Introduction: Lead exposure has been linked to delays in development and behavioral problems in children. Over 1,500 children are poisoned by lead each year in Philadelphia; the majority (62%) in rental homes.
Objective: The purpose of this project was to understand the impact of lead poisoning on children in Philadelphia, the current policies in place to protect children and the ways in which various stakeholders can advocate for policy changes that will better protect children.
Methods: A mixed-methods approach was utilized including meetings with councilmembers, stakeholder interviews and data analysis, visualization and presentation. This information was used to gain councilmembers’ support for a legislative bill that would hold landlords accountable and better identify children at risk of lead poisoning.
Results: The data gathered identified districts with the highest levels of lead poisoning and lowest levels of landlords in compliance with existing law. Stakeholder interviews underlined the importance of stricter legislation and barriers to passing these laws. The information was presented multiple times to city council and advocacy efforts resulted in the unanimous passage of a bill in September 2019, that will better protect children in rental homes across the city.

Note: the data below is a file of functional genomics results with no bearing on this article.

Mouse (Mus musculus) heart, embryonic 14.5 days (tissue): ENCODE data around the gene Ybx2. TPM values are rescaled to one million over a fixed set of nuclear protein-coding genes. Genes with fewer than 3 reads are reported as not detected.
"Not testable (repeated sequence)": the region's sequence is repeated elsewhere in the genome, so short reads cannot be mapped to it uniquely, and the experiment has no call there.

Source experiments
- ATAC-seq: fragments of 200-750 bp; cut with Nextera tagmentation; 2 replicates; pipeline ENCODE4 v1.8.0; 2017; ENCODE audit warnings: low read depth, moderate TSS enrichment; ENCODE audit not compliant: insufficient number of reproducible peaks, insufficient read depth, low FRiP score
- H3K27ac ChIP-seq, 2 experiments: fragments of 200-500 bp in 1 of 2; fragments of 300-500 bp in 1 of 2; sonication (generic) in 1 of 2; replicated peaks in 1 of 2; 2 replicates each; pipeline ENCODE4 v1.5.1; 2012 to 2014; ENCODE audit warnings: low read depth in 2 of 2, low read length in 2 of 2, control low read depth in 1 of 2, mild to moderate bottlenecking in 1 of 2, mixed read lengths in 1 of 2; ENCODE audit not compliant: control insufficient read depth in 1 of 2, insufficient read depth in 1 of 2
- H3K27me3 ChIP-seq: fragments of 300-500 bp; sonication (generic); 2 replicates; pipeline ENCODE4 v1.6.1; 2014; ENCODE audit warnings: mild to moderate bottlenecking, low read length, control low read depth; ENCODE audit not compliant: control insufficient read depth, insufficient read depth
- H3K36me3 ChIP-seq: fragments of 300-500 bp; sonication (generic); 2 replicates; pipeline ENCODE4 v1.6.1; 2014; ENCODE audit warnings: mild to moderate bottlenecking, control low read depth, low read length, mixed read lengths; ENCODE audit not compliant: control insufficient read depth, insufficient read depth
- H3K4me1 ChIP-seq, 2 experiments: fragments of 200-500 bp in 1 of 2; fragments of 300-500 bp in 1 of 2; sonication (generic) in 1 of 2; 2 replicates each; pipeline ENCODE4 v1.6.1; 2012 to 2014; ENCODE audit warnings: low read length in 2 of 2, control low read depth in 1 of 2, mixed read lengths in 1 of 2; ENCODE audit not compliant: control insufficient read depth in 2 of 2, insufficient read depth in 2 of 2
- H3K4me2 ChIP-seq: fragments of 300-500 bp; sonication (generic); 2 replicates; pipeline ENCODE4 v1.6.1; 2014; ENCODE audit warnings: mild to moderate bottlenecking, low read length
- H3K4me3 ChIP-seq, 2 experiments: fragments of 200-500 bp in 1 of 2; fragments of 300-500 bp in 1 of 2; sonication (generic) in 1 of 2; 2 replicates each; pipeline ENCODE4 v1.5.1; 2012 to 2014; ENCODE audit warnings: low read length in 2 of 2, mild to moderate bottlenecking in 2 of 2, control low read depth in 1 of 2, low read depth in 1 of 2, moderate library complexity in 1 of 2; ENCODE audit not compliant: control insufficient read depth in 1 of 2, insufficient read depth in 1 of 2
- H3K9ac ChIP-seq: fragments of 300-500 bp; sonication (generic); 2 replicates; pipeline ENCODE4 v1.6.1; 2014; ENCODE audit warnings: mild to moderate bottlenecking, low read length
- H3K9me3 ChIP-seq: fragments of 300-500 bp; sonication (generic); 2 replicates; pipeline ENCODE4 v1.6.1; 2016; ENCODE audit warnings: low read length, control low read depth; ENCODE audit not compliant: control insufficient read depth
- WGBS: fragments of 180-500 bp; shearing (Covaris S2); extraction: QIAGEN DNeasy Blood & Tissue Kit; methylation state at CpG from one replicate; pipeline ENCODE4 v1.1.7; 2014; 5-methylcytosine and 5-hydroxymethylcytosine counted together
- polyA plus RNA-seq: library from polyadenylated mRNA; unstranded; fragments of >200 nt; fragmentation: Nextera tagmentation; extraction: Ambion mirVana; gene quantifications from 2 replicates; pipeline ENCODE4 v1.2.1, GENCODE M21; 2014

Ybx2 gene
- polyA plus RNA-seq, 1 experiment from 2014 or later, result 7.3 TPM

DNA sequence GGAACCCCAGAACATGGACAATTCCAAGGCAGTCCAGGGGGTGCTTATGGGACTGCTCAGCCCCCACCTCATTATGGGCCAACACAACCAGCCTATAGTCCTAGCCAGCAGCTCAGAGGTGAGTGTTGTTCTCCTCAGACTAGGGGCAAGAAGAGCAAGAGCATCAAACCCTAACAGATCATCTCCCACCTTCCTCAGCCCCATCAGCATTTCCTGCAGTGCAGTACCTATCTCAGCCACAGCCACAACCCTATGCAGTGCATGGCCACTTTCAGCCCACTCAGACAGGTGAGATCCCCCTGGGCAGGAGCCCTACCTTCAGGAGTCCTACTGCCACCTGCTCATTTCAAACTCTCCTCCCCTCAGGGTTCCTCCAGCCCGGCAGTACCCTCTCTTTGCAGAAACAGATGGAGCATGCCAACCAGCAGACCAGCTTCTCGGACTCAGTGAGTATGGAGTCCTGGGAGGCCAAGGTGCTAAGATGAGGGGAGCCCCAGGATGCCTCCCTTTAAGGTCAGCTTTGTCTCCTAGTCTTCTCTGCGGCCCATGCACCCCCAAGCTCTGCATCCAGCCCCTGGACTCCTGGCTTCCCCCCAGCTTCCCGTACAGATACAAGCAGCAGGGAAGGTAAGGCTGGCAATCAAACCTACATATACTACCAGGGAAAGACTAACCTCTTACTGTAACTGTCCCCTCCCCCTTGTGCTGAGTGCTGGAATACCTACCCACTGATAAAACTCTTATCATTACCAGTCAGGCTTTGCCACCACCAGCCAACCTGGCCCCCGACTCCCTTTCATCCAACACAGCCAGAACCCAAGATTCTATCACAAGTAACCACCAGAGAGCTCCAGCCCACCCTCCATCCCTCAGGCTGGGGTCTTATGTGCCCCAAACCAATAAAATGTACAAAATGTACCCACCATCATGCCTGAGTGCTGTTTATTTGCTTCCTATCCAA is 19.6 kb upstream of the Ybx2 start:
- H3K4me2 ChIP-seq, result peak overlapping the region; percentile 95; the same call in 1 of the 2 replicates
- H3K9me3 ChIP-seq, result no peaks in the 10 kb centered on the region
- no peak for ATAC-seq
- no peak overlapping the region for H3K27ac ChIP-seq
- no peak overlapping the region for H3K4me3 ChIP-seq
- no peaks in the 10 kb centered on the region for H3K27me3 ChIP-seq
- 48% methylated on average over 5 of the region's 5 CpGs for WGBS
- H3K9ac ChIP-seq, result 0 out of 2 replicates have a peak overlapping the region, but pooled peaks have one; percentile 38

Conclusion: Advocacy efforts rely on the support of a diverse range of stakeholders, from whom personal testimony is crucial. Much of the work that goes into passing laws is done by the public. Unexplored opportunities exist for physicians to advocate for their patients; barriers to this work must be identified and addressed.
Miller, Claire and McCauley, Colleen, "Advocating for Protective Measures Against Childhood Lead-Poisoning in Philadelphia Rental Homes" (2020). Phase 1. Paper 18.